After 27 Years On Mag Mile, Crate & Barrel To Be Replaced By Huge Starbucks Roastery
By Stephen Gossett in News on Apr 26, 2017 2:47PM
Starbucks Roastery (Photo: Business Wire)
It's official. After nearly three decades on the Magnificent Mile, the Crate & Barrel flagship store will be sailing out, to be replaced by a ginormous Starbucks Roastery.
The Roastery—a massive operation that will span the building's four levels and 43,000 square feet—will be a spectacle showcase for on-site production and consumption, spotlighting assorted brewing methods plus the coffee giant's upscale-aiming Reserve line. You can expect a coffee bar and food from Italian baker Rocco Princi. Executive Chairman Howard Schultz described it as "the Willy Wonka of coffee," to the Tribune. The newfangled java blowout will open at the Mag Mile location (at the southwest corner of Michigan and Eerie) in 2019, the company announced on Wednesday.
As for Crate & Barrel, the Chicagoland-based retailer's future on the Mile has long been in doubt. Suspicion was cast anew last week after the Tribune reported that Starbucks had designs on the massive Michigan Avenue space. It took some time for the Chicago-founded, Northbrook-based home-goods staple to recover from the recession; and retail experts had floated that the building's owner could get more from its lease than what Crate had been paying. Terms of the Starbucks lease were not released.
Interestingly enough, Crate & Barrel co-founder George Segal actually owns the iconic building, which was built in 1990, back when he still owned the company. (He sold majority stake in 1998, and the German company Otto Group became full owner in 2011). According to the Trib, Schultz had brought Segal to Seattle to show off the first Roastery sometime after Segal sold Crate. Even after his sale—and what sounds like subsequent wooing—Segal made a return-of-sorts to Crate, providing counsel amid leadership turmoil in 2014.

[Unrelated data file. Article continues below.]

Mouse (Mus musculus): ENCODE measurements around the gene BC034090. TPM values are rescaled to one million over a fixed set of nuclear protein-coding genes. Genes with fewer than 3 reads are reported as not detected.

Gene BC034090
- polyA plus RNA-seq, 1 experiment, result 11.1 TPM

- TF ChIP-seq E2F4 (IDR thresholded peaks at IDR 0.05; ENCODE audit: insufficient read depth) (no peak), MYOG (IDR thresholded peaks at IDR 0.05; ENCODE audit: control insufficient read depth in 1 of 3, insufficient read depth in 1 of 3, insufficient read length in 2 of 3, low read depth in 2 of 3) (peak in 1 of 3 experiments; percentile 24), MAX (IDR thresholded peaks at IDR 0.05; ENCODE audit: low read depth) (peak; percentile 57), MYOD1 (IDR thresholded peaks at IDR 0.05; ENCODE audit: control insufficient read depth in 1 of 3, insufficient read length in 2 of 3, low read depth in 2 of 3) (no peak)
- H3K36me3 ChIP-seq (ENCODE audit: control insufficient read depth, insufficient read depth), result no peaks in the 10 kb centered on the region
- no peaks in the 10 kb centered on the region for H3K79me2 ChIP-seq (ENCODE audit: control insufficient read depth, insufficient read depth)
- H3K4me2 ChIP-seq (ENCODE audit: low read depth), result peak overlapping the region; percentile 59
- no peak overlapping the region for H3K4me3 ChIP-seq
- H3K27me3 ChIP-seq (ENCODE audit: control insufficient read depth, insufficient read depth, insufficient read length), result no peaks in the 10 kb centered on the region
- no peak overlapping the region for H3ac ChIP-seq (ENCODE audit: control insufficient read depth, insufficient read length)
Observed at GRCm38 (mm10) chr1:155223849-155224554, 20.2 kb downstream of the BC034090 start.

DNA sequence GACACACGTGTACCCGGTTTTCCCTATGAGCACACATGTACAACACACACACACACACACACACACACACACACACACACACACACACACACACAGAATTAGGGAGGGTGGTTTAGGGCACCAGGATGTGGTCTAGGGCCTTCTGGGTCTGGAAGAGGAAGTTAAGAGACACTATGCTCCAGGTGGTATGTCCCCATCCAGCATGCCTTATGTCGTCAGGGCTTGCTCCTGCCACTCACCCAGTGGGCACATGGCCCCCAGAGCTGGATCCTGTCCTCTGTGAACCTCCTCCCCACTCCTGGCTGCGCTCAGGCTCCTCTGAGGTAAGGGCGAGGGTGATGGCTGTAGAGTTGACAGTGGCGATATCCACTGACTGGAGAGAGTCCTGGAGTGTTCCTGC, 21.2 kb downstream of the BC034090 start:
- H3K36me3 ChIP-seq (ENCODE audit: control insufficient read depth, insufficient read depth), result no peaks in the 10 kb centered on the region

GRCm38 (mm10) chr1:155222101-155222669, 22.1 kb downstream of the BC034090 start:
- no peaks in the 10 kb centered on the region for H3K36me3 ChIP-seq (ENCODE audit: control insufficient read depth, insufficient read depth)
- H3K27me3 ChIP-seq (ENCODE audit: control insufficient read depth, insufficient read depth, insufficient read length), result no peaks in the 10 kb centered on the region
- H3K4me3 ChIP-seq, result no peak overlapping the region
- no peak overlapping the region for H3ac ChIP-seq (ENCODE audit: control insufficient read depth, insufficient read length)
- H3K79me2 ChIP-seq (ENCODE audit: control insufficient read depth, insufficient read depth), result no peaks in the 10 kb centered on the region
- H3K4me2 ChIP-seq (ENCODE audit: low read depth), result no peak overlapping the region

Crate & Barrel did not immediately return a request for comment, but reps told the Tribune that there are no plans to open another Chicago store nor leave it's other location within the city, in Lincoln Park, near North and Clybourn. It's not clear if employees will be offered re-location options.
The Roastery will be Starbucks' third in the States. The Seattle spot opened in 2014, and a New York City Roastery is set to open next year.
"Chicago is a city of neighborhoods, so we took our time to find an incredible space to match the unprecedented coffee experience our premium Roastery will offer," Schultz said in a release. "To be located on one of the best-known retail streets in the world is a proud moment for all of us and we can’t wait to bring Chicago and the world a coffee experience worthy of their most premier real estate.”